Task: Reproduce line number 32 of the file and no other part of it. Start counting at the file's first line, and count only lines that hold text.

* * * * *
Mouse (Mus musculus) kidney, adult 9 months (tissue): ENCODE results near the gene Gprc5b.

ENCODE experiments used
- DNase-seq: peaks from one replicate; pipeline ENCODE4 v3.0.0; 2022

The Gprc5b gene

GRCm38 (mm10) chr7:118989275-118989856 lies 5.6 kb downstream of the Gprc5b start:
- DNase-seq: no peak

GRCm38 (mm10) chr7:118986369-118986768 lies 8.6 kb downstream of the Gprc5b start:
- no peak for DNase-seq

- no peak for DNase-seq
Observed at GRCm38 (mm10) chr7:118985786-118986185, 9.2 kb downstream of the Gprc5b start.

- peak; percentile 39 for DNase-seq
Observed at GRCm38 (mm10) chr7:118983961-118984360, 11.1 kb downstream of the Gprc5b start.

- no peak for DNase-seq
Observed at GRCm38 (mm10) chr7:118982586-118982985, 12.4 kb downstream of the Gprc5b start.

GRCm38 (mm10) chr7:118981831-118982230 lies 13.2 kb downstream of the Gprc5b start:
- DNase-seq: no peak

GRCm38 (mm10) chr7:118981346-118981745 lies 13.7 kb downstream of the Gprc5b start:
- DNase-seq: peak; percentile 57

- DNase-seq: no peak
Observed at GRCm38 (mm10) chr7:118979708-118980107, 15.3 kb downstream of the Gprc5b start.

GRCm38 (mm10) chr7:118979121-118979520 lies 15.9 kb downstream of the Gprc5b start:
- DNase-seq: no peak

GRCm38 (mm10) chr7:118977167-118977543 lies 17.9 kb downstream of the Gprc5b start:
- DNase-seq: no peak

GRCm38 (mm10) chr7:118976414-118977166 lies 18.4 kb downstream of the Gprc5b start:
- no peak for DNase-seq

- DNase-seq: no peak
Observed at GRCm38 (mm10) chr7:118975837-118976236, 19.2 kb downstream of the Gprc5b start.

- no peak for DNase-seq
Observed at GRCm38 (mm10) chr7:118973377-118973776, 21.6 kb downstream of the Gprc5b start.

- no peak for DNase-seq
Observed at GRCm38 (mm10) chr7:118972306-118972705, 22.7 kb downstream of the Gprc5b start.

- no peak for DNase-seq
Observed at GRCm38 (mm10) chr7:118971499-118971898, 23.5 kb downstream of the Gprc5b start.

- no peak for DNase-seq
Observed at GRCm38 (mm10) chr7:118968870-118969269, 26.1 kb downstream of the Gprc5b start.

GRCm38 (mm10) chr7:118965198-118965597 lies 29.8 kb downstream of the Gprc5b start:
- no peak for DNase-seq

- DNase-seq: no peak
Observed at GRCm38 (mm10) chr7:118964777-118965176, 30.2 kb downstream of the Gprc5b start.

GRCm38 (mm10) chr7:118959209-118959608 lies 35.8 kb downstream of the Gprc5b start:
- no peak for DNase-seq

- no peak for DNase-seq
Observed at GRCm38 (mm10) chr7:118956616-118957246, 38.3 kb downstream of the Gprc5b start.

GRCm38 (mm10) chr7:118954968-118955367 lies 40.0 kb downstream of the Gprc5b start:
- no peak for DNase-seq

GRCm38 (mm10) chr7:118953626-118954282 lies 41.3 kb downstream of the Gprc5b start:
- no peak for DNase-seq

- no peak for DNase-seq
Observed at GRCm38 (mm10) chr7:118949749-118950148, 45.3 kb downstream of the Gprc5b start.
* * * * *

Observed at GRCm38 (mm10) chr7:118972306-118972705, 22.7 kb downstream of the Gprc5b start.